How to remove tartar from your teeth and prevent its appearance?

Comment enlever le tartre de ses dents et prévenir son apparition ?

What is tartar or calcified plaque?

Tartar, also known as dental plaque, is composed mainly of :


- Hydroxyapatite, apatite;

- Proteins, carbohydrates;

- Minerals such as brushite and whitlockite;

- Microorganisms;

- Remains of tissues.


    Deposits of this type occur particularly often on the lower incisors as well as on the outside of the upper molars, because a particularly large amount of saliva accumulates in these places. The fluid escapes to important protective and digestive functions, but in combination with poor oral hygiene, it leads to disease.

    If solid plaque forms in the visible dental area, it is called supragingival calculus. Tartar can also form under the neck of the tooth and thus be covered by the gums. This is called subgingival calculus or tartar.

    How is plaque and therefore tartar created?

    The cause of the formation is the inorganic composition of the saliva. These inorganic substances tend to accumulate in the soft coatings of the teeth. A chemical reaction occurs and the deposits harden: stubborn tartar is formed.

    Every oral cavity contains a multitude of germs that are part of the natural and healthy oral flora. Regular and proper brushing of your teeth removes food residues and prevents too many germs from settling in, which then use the food components for your metabolism. Poor oral hygiene and crowded teeth promote the formation of plaque. Inadequate flossing also leads to faster formation of plaque and solid deposits - especially in the lower incisor area.


    Tartar develops in four phases:

    1. A thin layer of plaque forms on the natural enamel of the teeth only four hours after brushing, but it does not yet contain bacteria.

    2. Food remains are the basis for the multiplication of caries pathogens in the oral cavity. These bacteria also cling to the thin layer of saliva.

    3. Over time, plaque builds up on the teeth.

    4. If the plaque is not removed, it can mineralize in 8 to 10 days, resulting in tartar.

    How can tartar affect the teeth and gums?

    Tartar cannot be completely avoided and it affects your dental health. Plaque, from which tartar forms, is always deposited on your teeth naturally. On the one hand, tartar can grow and, on the other hand, it also provides a breeding ground for bacteria. The acids secreted attack the enamel of the teeth and can then lead to tooth decay which, if left untreated, penetrates the interior of the tooth to the root. Severe inflammation can lead to tooth loss or even more serious health complications if the inflammation spreads to the heart or brain.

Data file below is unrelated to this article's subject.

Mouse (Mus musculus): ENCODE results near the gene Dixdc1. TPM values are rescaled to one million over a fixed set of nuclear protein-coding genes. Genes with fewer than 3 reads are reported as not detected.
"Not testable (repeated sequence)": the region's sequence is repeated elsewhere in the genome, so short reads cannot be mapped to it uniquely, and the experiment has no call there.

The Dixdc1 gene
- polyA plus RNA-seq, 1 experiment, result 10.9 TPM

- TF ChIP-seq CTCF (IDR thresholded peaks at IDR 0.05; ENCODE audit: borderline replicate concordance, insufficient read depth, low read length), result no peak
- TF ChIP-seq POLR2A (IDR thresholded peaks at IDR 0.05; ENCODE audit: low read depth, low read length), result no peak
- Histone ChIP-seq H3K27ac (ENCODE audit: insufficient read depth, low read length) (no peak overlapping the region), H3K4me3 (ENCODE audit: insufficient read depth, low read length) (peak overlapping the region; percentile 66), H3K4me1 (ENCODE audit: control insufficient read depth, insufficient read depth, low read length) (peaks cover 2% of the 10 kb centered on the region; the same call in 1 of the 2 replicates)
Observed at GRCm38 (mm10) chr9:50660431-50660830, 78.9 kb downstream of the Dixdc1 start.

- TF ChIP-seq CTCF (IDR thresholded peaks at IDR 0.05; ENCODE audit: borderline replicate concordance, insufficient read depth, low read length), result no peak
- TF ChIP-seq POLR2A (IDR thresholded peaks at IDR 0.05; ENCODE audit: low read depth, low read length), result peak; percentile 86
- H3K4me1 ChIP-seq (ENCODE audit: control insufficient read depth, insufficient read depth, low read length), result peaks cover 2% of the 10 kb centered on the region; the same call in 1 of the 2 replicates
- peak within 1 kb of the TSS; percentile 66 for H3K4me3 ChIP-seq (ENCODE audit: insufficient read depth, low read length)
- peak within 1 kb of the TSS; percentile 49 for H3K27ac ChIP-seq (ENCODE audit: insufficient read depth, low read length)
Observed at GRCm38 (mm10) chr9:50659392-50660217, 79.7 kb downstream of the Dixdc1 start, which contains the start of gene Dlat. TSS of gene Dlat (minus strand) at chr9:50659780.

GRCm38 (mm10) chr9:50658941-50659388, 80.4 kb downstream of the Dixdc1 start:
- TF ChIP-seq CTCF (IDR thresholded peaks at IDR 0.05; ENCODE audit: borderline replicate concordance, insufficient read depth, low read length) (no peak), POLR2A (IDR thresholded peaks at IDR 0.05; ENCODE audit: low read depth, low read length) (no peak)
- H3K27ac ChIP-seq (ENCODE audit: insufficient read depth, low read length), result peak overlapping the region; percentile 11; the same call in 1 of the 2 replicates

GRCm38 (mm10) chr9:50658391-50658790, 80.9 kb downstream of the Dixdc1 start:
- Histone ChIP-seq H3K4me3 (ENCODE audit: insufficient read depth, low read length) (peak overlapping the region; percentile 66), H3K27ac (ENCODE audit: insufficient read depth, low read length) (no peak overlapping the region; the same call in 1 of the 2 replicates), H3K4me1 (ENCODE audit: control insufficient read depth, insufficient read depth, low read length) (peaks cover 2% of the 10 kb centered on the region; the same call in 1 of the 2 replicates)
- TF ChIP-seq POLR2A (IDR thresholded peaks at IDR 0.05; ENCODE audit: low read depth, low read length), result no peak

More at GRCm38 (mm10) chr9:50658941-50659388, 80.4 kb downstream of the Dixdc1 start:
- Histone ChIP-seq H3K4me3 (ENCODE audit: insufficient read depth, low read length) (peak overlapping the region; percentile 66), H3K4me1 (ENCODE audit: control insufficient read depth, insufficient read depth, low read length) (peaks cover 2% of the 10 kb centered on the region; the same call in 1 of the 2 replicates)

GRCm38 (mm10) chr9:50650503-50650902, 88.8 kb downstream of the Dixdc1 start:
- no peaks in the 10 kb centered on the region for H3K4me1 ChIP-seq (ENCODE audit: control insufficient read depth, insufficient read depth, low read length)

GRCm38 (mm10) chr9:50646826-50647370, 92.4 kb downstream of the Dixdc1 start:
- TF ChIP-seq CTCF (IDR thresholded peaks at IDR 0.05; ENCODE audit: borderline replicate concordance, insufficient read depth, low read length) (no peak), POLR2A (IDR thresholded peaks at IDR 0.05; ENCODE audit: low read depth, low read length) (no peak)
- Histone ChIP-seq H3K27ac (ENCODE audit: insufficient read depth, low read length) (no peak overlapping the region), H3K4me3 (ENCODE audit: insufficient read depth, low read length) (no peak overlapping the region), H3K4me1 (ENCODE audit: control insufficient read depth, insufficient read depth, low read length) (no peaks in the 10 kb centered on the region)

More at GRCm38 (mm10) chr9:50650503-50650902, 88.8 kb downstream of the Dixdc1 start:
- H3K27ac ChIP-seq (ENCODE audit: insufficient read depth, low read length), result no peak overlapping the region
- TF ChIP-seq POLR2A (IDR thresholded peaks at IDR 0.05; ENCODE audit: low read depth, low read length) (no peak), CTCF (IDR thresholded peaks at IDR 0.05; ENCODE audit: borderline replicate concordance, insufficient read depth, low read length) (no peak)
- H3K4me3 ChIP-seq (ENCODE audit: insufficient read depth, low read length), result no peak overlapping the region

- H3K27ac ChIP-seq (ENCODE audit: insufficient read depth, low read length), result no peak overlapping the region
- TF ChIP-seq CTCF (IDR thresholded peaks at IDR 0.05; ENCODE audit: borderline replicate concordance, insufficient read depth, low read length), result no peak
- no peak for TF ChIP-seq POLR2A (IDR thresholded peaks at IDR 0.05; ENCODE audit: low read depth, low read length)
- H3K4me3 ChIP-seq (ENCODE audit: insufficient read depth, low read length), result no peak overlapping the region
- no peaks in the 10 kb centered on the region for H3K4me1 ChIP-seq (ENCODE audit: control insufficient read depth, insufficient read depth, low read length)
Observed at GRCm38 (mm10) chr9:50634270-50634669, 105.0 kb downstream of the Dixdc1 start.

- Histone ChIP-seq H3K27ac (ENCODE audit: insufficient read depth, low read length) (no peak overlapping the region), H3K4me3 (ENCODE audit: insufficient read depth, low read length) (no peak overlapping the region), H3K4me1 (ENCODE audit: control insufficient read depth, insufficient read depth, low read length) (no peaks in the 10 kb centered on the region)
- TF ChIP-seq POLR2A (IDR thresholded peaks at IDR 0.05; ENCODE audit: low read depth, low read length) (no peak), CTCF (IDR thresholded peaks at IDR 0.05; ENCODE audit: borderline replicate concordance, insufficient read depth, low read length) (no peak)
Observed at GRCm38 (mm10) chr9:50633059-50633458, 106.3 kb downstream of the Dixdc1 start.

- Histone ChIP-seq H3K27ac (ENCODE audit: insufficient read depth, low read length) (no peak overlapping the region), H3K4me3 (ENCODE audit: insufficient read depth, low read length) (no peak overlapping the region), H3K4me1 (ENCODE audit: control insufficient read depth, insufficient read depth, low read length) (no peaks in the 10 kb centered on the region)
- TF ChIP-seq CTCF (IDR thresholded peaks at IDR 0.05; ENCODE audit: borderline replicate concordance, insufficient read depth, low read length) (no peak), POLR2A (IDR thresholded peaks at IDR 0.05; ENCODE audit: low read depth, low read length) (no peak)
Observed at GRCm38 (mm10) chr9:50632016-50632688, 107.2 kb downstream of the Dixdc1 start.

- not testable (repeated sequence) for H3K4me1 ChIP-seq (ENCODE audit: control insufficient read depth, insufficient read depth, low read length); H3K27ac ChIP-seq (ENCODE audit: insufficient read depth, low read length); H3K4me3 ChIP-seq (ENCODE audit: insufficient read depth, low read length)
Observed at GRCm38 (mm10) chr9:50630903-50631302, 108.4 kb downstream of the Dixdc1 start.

Bacteria can also cause gum irritation or inflammation. Gum inflammation can usually be resolved with careful dental care and the use of mouthwash. However, if the gingivitis worsens, periodontitis can occur. This can lead to bone resorption and tooth loss.

    How do you remove tartar from your teeth?

    The most important thing you need to know about tartar removal is that calcified plaque cannot be completely removed with a toothbrush, but must be removed by the dentist.

    While soft deposits (plaque) can be easily removed with a toothbrush and dental floss, professional cleaning and treatment of the teeth at the dentist is useful for plaque that has solidified, and therefore for tartar.

    This requires the use of special devices such as curettes or ultrasound instruments. The dentist uses curettes by hand, while ultrasound is performed by machine. Ultrasound uses high-frequency, heat-generating waves. The resulting vibrations cause solid deposits on the teeth to flake off.

    You can prevent tartar with comprehensive dental care:

    You lay the foundation for successful tartar prevention with careful and regular dental care.

    Brush your teeth at least twice a day for at least two minutes. Use a soft to medium-hard toothbrush with a brush head that is not too large and hygienic plastic bristles. Don't neglect the hardest-to-reach areas on the inner tooth surfaces and the tooth surfaces of the back molars. Electric toothbrushes may not be more advanced, but they make it easier to clean teeth thoroughly, since no brushing technique is innate. Also choose a toothpaste that contains fluoride, as this helps repair damaged tooth enamel (fluoride content of 1000 ppm - 1500 ppm). You can only remove plaque from the spaces between your teeth by flossing regularly.

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